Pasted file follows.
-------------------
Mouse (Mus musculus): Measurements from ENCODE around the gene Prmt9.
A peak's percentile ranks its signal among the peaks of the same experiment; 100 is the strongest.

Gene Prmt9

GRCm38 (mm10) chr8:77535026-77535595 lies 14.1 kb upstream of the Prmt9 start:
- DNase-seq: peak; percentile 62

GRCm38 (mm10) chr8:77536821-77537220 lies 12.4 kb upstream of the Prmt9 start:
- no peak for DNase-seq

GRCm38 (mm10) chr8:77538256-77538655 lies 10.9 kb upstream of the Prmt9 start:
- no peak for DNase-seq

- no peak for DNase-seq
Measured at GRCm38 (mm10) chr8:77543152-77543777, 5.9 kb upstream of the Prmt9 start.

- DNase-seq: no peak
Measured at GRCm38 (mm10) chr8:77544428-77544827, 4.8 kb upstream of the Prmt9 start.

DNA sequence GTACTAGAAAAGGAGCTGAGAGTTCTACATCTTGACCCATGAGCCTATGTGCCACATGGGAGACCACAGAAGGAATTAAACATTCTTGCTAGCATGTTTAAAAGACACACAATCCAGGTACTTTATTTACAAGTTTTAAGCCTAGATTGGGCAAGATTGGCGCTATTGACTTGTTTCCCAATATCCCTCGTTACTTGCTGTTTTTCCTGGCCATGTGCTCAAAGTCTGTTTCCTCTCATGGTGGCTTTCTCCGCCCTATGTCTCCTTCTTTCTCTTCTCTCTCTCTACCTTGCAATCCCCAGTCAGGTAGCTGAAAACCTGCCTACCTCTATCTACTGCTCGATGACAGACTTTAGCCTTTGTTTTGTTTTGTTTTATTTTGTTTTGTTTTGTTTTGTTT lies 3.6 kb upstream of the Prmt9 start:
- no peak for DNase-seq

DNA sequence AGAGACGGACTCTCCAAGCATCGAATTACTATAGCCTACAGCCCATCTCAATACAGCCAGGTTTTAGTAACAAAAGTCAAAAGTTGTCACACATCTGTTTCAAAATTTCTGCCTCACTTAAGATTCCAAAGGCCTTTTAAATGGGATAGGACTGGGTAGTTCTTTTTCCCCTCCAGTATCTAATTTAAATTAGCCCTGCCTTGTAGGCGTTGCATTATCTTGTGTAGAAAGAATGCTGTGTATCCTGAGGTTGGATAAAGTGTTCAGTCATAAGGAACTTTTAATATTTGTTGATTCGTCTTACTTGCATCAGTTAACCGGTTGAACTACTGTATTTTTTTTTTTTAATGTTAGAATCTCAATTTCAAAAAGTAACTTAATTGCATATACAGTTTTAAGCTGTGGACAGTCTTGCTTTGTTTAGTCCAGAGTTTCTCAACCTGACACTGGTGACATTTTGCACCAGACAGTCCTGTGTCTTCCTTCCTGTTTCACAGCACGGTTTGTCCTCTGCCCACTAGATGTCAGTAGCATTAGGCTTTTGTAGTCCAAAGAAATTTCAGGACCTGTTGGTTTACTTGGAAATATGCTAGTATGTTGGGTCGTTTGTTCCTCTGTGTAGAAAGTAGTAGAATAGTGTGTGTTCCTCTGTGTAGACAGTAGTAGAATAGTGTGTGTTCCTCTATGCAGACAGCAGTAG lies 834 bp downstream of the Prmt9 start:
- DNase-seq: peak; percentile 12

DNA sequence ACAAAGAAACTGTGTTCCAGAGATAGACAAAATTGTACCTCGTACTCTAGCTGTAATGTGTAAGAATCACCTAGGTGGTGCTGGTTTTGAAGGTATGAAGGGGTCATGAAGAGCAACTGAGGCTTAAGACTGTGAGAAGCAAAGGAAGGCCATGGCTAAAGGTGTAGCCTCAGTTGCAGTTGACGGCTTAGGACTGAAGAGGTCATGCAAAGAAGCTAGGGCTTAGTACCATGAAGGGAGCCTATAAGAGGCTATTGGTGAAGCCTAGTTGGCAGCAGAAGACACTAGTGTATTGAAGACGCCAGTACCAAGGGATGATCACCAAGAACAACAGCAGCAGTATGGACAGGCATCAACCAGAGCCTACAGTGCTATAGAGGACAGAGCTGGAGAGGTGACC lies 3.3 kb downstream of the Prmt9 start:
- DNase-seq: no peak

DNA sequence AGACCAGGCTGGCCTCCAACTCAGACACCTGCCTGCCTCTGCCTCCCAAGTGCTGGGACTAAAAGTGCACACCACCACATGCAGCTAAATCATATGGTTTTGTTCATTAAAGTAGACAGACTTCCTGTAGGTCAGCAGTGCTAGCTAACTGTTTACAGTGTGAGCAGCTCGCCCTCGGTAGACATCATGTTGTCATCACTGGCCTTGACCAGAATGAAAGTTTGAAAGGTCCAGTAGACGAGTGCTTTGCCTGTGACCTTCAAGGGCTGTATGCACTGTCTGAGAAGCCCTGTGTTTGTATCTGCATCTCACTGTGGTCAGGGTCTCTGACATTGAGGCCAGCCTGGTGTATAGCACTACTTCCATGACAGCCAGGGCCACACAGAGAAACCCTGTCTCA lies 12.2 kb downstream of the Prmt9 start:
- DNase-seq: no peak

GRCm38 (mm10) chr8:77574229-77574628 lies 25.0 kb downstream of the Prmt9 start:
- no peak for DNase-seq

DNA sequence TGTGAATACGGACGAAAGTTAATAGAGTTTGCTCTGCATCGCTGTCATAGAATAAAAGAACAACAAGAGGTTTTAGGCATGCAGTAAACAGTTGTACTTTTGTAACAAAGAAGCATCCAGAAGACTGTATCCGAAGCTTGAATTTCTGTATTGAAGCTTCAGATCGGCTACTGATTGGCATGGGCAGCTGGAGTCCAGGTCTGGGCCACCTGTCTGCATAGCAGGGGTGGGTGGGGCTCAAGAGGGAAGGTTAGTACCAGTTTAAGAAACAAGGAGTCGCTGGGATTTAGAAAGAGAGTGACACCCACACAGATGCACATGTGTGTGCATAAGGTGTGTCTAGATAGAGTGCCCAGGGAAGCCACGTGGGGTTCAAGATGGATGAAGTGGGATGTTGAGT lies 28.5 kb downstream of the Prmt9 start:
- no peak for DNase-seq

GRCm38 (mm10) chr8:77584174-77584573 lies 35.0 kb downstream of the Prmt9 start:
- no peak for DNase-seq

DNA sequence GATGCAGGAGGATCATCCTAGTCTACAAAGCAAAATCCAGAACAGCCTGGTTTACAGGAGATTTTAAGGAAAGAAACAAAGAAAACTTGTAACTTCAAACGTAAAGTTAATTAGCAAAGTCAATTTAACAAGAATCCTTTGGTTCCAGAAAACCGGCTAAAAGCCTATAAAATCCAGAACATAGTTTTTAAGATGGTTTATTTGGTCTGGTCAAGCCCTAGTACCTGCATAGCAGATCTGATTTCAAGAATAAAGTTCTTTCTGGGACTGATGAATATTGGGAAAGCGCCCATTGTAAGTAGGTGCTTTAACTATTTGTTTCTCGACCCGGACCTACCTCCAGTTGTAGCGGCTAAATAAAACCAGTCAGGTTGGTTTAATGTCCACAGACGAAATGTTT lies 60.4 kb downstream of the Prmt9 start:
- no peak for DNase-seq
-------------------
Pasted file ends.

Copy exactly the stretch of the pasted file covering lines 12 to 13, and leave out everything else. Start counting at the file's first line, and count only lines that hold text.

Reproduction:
- DNase-seq: no peak
Measured at GRCm38 (mm10) chr8:77544428-77544827, 4.8 kb upstream of the Prmt9 start.